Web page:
friends, and it was considered imprudent and even dangerous by my surgeon to subject me to the fatigue and discomforts incident to a retreating army. Besides these circumstances an agreement was entered into between my immediate commander, General Wise, on my part and Colonel N. on his, to which I was in no way privy until after its completion and part execution by the release of Colonel Nortion.
What that agreement was has been strangely enough a subject of great difference of opinion, General Wise having always contended and so informed me at the time that it operated as an exchange without any further formality to be executed, and with no obligations on my part toward the Federal Government except a just and proper one of keeping secret from my command after my release any information I might have gained of the stength, position or designs of the forces under your command. You on the other hand have always contended the agreement simply extended to operate as a release on parole not to serve until exchanged of either Colonel N. and myself.
You know the sequel; I was arrested by your order as a prisoner of war. I had no choice at that time in my enfeebled condition of health to save myself from a long rigorous imprisonment but to accept without question your construction of the agreement but freely and voluntarily to give my parole of honor, which has been honorably and punctiliously kept. Released on that parole, on reaching our lines I reported myself to General Wise as a prisoner of war on parole, at which he expressed great surprise and astonishment, and after I left as I have since understood opened a correspondence with you on the subject. In that correspondence you insisted on your construction of the agreement, and the last letter from General Wise as I understood reiterated his, and states that he considered me released from obligation and on his part relieved Colonel Norton. In your letter of September, which is the last from you, used this expression: "Colonel Patton are both on parole and as honorable gentlemen I expect them to observe it. " At the close of the correspondence it was communicated to me by General Wise with a decided expression of opinion on his part that I ought to resume service the instant my health permitted. This I declined to do although my suffering country demanded the services of her loyal sons, because I would not under any circumstances subject myself to the imputation in any quarter of having deviated from the strictest rules of sensitive honor, and because being a prisoner of the Federal Government I acknowledged no authority but theirs to relieve me from my position. Consequently I remained on parole, although in some quarters it might have been thought that I was standing on a mere punctilio.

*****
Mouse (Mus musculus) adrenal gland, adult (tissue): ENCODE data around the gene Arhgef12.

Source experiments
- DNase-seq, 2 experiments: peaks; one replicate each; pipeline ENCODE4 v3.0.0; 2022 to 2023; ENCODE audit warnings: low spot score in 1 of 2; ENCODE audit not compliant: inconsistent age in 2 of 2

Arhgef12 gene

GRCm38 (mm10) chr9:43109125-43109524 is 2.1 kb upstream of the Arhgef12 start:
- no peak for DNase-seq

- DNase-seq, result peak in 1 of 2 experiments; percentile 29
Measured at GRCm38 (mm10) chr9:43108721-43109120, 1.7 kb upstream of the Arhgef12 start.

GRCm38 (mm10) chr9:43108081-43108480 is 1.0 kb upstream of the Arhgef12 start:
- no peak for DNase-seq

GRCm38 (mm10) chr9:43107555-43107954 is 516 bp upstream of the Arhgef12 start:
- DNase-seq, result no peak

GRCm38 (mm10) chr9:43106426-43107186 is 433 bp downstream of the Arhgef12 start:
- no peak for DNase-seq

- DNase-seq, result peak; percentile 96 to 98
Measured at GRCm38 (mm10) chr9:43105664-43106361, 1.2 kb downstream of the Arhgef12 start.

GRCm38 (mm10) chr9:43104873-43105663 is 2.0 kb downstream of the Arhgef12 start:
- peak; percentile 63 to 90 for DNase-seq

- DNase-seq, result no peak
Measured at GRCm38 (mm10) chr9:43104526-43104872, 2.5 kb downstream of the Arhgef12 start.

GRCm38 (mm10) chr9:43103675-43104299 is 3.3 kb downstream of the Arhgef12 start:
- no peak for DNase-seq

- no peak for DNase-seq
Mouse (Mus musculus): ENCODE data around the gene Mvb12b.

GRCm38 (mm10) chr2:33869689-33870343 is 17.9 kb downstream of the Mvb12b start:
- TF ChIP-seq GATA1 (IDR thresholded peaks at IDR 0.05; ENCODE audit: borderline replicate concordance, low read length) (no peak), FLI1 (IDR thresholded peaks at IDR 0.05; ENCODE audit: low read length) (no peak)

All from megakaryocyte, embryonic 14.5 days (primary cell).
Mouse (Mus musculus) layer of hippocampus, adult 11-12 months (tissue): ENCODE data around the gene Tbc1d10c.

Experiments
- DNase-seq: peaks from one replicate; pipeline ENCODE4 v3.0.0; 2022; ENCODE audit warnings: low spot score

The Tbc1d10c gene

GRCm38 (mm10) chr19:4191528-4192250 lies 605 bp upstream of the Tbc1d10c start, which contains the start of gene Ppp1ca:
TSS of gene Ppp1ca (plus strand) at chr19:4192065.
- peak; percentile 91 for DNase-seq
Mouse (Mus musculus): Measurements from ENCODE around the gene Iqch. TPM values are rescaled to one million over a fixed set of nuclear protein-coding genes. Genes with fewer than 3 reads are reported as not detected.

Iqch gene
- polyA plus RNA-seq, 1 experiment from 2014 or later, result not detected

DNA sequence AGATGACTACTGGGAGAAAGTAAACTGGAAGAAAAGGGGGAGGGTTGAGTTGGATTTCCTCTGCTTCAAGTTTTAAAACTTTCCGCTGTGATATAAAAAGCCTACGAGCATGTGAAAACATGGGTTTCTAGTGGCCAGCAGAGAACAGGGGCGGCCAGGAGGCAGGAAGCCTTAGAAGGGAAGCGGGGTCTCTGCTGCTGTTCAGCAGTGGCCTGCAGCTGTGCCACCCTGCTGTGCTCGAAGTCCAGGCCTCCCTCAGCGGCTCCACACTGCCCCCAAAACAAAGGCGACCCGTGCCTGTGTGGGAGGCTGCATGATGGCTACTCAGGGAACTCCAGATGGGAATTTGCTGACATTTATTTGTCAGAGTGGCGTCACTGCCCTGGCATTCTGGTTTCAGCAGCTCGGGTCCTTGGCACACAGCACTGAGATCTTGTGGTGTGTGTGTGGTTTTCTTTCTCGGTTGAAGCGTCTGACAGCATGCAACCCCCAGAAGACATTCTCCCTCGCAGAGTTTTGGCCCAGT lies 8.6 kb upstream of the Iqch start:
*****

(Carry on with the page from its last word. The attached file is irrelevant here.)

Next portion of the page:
Subsequently to my great astonishment and surprise and from what I deemed reliable authority I learned that Colonel Norton had resumed service and was in command of his regiment in Kentucky. I was unable to verify the fact even if true, which I trust it is not. I did not intend to allow the dereliction of duty on the part of Colonel Norton to place me in a dishonorable position. I therefore still adhered to my parole, but as soon as my health permitted commenced negotiations through the Department of War of the Confederate States to effect an exchange. This after many delays I succeeded in doing and on the - March, 1862, was informed by the Secretary of War in an official letter that I was duly exchanged and was ordered to resume service immediately. I am exchanged either for Colonel Lee, Cogswell or Colonel Wood - which one was assigned to me I do not know. I, however, had the assurance of General R. E. Lee that everything was